Obesity and Metabolic Health Theme: Leader - Professor Julian Mercer
Obesity has a strong genetic determinant, and as a result we are differentially equipped to deal with the modern food environment. Dealing with this problem requires that we overcome the genetic weakness inherent in susceptible people. This requires that we understand and exploit the satiating properties of certain food components better and learn how to influence hardwired behaviours.
Ingestive Behaviour - Dr Perry Barrett
Metabolic Health - Dr Lynda Williams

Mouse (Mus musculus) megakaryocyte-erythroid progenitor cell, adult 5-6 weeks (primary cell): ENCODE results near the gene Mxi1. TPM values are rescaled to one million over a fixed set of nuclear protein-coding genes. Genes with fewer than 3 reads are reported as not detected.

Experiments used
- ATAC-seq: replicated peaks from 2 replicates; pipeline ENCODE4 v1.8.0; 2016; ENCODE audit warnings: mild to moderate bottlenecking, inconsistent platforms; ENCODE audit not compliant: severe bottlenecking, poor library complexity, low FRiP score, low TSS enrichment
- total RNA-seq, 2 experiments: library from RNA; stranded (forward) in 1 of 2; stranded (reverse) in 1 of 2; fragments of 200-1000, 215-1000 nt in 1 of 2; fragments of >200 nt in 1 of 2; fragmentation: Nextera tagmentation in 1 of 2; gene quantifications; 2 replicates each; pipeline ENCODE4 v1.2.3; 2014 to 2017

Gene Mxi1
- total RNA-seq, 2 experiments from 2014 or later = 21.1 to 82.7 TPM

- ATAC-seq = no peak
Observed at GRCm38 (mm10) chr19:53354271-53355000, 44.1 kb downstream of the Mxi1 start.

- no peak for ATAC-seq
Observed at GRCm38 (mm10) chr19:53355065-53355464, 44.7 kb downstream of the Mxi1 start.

Some of the scientific themes covered within the Obesity and Metabolic Health research programme fall into an area of science known as neuroendocrinology, and thus reflect the interplay between the endocrine and nervous systems, and the control of vital physiological functions. The British Society for Neuroendocrinology website has a public engagement section that presents accessible summaries of the importance of neuroendocrinology in the following categories: behaviour, sex, maternal influence, stress, obesity, body clock.